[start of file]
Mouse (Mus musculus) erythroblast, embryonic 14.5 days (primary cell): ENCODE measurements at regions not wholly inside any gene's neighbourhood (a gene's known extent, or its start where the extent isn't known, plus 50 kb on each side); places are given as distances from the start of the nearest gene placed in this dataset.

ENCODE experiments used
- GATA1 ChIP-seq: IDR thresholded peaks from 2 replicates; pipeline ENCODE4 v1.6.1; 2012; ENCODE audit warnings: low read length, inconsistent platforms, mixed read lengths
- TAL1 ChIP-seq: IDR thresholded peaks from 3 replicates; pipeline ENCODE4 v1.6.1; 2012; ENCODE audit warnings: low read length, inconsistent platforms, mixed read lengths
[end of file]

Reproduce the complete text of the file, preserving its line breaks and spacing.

Mouse (Mus musculus) erythroblast, embryonic 14.5 days (primary cell): ENCODE measurements at regions not wholly inside any gene's neighbourhood (a gene's known extent, or its start where the extent isn't known, plus 50 kb on each side); places are given as distances from the start of the nearest gene placed in this dataset.

ENCODE experiments used
- GATA1 ChIP-seq: IDR thresholded peaks from 2 replicates; pipeline ENCODE4 v1.6.1; 2012; ENCODE audit warnings: low read length, inconsistent platforms, mixed read lengths
- TAL1 ChIP-seq: IDR thresholded peaks from 3 replicates; pipeline ENCODE4 v1.6.1; 2012; ENCODE audit warnings: low read length, inconsistent platforms, mixed read lengths